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We already know how to handle some integration problems where the integrand

is a powers of sines and cosines. For example, I can anti-differentiate

sine to and odd power. How?

By trading in all but one of those sins for cosines.

Let's make this really concrete. Instead of talking about an odd power

well let's just make it 17. Can I antidifferentiate sin to the 17th

power? Yeah, I can rewrite this problem as sin

of x times sin squared x to the 8th power, because sin square to the 8th

power gives me 16 copies of sin times more sin gives me 17 copies of sin, now

we can trade sin squared for some cos signs right, sin squared is 1 minus cos

sign squared to the 8th power. So if I can do this anti-differentiation

problem all I need to do is do this anti-differentiation problem.

And I can do that with a substitution. So make the substitution u equals cosine

x and in that case d u is minus sign x dx.

Now maybe you're complaining you don't see a minus sign.

And you'll only see sin, but I'll just put a pair of cancelling minus sins

there, and I see a minus sin next dx so we got a du and the rest I can write in

terms of u. Specifically, this becomes negative, the

n is derivative of 1 minus u squared to the 8 power du, is what's left over and

this anti-differentiation problem that I can do and it is a little bit annoying

cause I guess I gotta expand this thing out to find an anti-derivative of this,

but I can do it. But what if instead I'd had an even power

of sine. Well, maybe I'll anti-differentiate sine

to the fouth power. All right?

So this is not an odd power but an even power.

that's harder, I can't trade in all of my sins for cosines because I need just one

left over to make the substitution work. Instead, I'll use an identity, the half

angle formula. It let's me replace sined squared of x by

1 minus cosine of 2x over 2. And it lets me replace cosign squared of

x by 1 plus cosign 2x over 2. How do those help?

Well I can rewrite this integral as the integral of sin squared, squared.

And now I can use this half angle identity.

This is the same as the integral of what sin squared.

Sin squared is 1 minus cos 2x over 2. All right?

These are equal. And still have to square that, dx.

Now, I expand. So, I get this is the same as

integrating. Well, the cos 2x over 2 term, squared is

cosigned squared of 2x over 4. And there's our cross term.

The 1 half times minus cosign 2 x over 2. And there's 2 of those.

So I end up getting minus 1 half. cosigned 2x.

And there's the one half term squared just plus a quarter, so I just have to do

this integration problem. I can split that into 3 integrals.

So this gives me the integral of cos sign squared 2x over 4dx minus the integral of

cos sign 2x over 2dx plus the integral of 1 4th dx.

Now, the second and third integration problem I can do, I'm just going to copy

down this one again. The integral of cos squared 2x over 4 dx.

This, here, well I could do this by making a substitution.

u equals 2x, say. And then I'll get that this is sine of 2x

divided by 4. And if I integrate a quarter, I get 1 4th

x. What about that first one?

How do I integrate cosine squared? So, to handle this, I can repeat the

trick with the half angle identity. But I'm looking at integrating cosign

squared 2x. So I'll replace x by 2x and I'll turn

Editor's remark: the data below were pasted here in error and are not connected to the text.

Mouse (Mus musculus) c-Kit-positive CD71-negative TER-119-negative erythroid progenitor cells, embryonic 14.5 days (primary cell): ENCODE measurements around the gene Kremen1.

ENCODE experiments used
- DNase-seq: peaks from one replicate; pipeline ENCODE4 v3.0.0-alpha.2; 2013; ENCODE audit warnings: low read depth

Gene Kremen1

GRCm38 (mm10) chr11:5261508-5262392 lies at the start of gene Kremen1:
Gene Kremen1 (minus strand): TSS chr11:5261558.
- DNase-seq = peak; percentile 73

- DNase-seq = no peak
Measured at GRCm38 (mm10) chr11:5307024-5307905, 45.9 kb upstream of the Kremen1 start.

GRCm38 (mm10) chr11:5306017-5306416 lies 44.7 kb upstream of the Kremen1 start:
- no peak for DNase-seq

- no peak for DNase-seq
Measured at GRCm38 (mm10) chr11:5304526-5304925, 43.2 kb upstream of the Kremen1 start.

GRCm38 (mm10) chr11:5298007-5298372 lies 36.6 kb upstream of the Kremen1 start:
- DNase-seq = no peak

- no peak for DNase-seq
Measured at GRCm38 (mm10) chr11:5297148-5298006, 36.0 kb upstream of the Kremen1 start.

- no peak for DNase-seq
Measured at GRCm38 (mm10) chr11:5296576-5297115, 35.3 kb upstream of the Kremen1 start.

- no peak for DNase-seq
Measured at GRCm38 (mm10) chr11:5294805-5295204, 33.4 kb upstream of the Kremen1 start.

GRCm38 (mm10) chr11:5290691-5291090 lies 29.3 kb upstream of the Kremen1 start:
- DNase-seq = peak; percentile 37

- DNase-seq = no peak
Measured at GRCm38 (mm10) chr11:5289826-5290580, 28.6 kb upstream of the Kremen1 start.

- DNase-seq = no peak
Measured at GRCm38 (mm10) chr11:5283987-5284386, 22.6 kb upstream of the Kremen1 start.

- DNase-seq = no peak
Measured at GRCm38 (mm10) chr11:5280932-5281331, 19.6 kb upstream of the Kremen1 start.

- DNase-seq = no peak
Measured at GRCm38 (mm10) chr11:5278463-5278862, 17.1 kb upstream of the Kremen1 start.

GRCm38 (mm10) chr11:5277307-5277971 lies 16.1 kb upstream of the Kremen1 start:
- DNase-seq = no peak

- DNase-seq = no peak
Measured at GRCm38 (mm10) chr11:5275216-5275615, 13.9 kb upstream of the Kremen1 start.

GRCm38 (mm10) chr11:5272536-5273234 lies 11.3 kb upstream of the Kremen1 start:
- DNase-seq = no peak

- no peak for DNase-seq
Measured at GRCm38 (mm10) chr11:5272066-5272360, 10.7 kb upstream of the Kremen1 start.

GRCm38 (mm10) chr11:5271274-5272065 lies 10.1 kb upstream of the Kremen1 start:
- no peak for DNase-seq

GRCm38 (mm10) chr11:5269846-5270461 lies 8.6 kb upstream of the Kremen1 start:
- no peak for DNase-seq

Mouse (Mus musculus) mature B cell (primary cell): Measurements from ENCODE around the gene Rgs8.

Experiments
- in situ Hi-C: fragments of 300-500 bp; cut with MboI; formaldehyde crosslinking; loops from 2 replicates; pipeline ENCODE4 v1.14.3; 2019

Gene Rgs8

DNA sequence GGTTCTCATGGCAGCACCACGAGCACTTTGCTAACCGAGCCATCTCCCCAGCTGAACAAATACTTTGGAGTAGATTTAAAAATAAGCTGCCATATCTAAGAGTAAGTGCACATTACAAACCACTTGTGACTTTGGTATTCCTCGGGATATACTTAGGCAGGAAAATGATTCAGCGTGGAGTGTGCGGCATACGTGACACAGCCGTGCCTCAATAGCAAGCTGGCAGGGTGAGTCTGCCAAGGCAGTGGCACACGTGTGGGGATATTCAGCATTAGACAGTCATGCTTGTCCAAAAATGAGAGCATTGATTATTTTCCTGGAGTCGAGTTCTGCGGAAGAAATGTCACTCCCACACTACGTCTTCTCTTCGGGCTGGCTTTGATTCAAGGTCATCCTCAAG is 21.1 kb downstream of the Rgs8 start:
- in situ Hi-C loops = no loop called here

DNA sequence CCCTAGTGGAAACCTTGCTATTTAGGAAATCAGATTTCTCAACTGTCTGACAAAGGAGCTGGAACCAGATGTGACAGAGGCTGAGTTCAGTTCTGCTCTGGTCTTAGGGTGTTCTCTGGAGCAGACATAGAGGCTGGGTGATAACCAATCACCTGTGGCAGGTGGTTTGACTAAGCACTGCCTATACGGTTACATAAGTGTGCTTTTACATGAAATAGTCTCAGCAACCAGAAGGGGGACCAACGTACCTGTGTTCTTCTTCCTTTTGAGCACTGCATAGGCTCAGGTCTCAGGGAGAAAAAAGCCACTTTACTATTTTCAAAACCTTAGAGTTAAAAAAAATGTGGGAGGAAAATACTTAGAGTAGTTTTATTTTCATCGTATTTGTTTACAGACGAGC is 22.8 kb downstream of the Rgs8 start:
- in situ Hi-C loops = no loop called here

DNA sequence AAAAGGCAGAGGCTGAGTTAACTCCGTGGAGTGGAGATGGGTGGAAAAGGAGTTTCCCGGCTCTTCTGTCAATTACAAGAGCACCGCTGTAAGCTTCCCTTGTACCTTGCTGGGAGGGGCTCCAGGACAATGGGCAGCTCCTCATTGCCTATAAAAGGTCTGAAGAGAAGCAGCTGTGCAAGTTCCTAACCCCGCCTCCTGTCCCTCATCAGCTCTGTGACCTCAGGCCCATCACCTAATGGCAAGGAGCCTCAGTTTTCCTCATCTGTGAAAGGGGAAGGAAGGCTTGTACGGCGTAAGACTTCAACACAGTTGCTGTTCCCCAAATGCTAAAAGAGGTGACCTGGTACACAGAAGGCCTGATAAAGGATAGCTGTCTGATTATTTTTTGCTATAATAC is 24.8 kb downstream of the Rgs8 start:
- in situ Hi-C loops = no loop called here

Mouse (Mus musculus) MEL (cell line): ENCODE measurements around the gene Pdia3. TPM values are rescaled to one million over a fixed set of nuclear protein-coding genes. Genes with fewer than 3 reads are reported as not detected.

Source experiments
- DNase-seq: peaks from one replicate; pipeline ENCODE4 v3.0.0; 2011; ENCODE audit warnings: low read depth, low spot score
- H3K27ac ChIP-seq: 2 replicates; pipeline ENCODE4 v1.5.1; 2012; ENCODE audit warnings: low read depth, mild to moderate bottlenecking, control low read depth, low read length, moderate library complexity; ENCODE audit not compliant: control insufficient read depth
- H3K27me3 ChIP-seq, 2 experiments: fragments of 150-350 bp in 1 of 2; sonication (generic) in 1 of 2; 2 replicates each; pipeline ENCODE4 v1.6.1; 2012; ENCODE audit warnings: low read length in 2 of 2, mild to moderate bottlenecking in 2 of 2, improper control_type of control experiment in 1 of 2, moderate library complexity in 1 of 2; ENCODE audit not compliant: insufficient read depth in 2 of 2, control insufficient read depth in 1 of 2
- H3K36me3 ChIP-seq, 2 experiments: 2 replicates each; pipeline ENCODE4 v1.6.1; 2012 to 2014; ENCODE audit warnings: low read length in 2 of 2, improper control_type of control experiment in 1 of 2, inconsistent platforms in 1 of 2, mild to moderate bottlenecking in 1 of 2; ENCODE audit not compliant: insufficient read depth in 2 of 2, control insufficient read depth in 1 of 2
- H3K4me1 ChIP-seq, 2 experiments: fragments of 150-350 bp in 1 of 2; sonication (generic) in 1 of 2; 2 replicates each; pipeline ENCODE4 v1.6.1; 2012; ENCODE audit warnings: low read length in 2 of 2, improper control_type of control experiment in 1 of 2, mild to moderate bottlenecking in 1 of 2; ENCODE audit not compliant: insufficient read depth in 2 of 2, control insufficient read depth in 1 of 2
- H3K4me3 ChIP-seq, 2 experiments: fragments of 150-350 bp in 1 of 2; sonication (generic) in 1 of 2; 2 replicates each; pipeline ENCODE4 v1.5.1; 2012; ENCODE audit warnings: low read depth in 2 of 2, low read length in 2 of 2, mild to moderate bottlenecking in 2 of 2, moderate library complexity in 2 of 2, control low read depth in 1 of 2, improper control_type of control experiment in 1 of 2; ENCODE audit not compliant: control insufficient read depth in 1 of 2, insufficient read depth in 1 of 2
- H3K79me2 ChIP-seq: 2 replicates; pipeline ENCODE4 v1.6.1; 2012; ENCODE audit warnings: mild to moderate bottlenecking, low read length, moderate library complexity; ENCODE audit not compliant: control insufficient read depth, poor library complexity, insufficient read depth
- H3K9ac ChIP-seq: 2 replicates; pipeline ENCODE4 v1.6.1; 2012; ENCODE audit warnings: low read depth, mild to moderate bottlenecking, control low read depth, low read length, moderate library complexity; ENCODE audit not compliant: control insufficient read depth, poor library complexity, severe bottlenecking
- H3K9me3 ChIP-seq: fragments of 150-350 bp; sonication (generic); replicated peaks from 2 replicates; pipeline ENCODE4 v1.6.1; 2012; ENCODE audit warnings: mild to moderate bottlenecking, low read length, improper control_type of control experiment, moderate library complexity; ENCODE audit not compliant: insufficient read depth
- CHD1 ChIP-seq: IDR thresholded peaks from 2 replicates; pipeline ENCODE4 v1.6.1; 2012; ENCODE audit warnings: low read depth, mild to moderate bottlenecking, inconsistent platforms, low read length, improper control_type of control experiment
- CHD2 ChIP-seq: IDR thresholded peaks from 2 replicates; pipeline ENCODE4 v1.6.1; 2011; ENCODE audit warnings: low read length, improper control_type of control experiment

this into a 4x. So I can use this identity.

How does that go? Well I get instead of this the integral

of 1 plus cosine 4x and instead of over 4 its now over 8 and then I'll just copy

down these things again. Sin 2x over 4 plus a quarter x.

Now I can put it all together. So I want to and differentiate 1 8th.

I get 1 8th x. And then I want to, and I differentiate

cos 4x over 8, and I get sin of 4x over 32 and then I'll include the rest.

So, I'll subtract sin of 2x over 4. I'll add a quarter x and I'll add some

constant. And I could combine the one quarter x and

the 1 8x, so I could right this as 3 8x plus sine of 4x over 32 minus sine of 2x

over 4 plus c. I should say that in some cases you can

get away with doing a bit less work. So I want to calculate the integral from

zero to pi of sine to the fourth and I'll again start the same way, right I'm going

to integrate from zero to pi and I'll write this as sine squared squared.

Just so I can see how the half angle formula is going to help me.

Alright, now I'll use the half angle formula as the integral from zero to pi

of 1 minus cosine2x over 2 squared, but now what do I want to do?

Well, I'll expand that out again, so this is the integral from 0 to pi of 1 fourth

Minus the cross term is one half cosign 2x and then plus the cosign times squared

2x over 4. And now there's a little trick.

I'm integrating from 0 to pi cosign. Right I'm integrating cosign over an

entire period. And that ends up being 0.

So I can just throw this whole term away and now I can keep on going.

I can also use the half angle formula here.

So this is the integral from 0 to pi. well I've still got the 1/4 plus, and

then what does this become? By the half angle formula, this is 1

plus. And instead of 2x.

It's cosine 4x over 8, but I would again, if I integrate cosine 4x, x going from 0

to pi, that's integrating cosine ove 2 complete periods that ends up cancelling.

So I can just throw that term away, and all I'm really integrating now is a

quarter plus an 8. Well thats 3 8ths, but I'm integrating

over an interval of life pi, so this definite integral is 3 8ths pi.

This turn out to be not so bad. See I'm getting an answer of 3 8ths pi,

but that's not really the point right? The cool thing about setting this up as a

definite integral is really just how easy it is to do the calculation since I can

throw away some terms along the way that I know would integrate to zero.